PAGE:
The first generation of the Lincoln MKZ Hybrid was shown at the New York International Auto Show in 2010. Lincoln’s first hybrid was also the first Lincoln to use a four-cylinder engine. Further, at the time of its launch, the Lincoln MKZ Hybrid was America’s most fuel-efficient luxury car (until Lexus released the CT 200h in March of 2011).

Handsome, well crafted and extremely tech-laden, the Lincoln MKZ Hybrid delivered outstanding fuel economy for a luxury car and for people who preferred to be socially responsible in a quiet way. Unlike the Prius, the Lincoln offered the advantage of both near anonymity and exclusivity. If you were the sort who wanted to ride nice and remain out of sight, the Lincoln hybrid luxury car served quite well in that regard.

Key aspects of the Lincoln’s standard feature offerings included fog lights, rear parking sensors, keyless entry with Ford’s exclusive outside keypad, dual-zone automatic climate control, leather, and power seats with driver memory. Ford's Sync telematics system was paired with a nine-speaker entertainment system fed by a six-disc CD changer, auxiliary/USB audio input jacks, and a satellite radio receiver.

Sharing its platform with Ford’s Fusion and the now-defunct Mercury Milan, the 2010 Lincoln MKZ Hybrid’s powertrain consisted of a 2.5-liter four-cylinder engine and an electric motor, whose combined output was 191 horsepower. The front wheels were fed by a continuously variable automatic transmission. The MKZ Hybrid could travel at speeds of up to 47 miles per hour on electric power alone for short distances in its E.V. mode.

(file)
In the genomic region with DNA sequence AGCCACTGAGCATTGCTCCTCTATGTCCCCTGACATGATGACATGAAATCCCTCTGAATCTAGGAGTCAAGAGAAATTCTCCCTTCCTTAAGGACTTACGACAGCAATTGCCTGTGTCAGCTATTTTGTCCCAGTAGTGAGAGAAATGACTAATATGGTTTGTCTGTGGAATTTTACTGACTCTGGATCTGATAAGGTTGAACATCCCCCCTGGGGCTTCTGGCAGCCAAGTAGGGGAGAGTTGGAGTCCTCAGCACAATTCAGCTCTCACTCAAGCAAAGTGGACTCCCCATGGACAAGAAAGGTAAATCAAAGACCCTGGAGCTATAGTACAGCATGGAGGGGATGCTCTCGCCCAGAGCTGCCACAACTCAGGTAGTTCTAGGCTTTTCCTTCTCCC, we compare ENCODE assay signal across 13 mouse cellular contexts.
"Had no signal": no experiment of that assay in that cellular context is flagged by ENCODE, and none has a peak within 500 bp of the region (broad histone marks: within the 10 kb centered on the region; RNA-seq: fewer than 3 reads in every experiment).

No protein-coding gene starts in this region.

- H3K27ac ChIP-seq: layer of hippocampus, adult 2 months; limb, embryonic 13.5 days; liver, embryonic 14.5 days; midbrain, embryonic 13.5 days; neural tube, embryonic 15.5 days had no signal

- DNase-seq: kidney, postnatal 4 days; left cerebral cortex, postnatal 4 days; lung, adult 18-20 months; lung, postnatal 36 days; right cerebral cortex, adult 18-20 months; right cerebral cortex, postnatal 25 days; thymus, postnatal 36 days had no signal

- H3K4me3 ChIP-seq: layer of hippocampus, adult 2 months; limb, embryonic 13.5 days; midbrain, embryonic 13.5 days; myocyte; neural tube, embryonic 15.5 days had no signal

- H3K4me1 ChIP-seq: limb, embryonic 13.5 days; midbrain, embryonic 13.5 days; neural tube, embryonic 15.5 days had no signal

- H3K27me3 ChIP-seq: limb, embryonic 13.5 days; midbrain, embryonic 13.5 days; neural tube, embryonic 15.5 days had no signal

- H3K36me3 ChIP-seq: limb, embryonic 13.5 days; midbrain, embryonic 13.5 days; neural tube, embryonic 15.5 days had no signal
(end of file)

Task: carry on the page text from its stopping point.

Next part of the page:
As nice as all of this looks in writing, many reviewers condemned the MKZ Hybrid because it was too similar to Ford’s exceptionally well-equipped Fusion Hybrid. Whether it was because the Fusion Hybrid was too good at fighting above its weight class, or the MKZ Hybrid wasn’t holding up its rep in its own, is open to debate. Either way, you could get pretty much everything the MKZ offered on the Fusion for less money.

An all-new version of the Lincoln Hybrid was introduced for model year 2013, when Ford reworked both the MKZ and the Fusion. The second-generation concept MKZ was revealed at the Detroit Auto Show in 2012, with the production model being shown once again at the New York show. This version of the Lincoln MKZ hybrid’s powertrain produces a system total of 188 horsepower. A 2.0-liter four-cylinder engine with an electric motor—through a continuously variable transmission—feeds the front-drive powertrain. Fuel economy is quoted at 45 miles per gallon in both city and highway driving.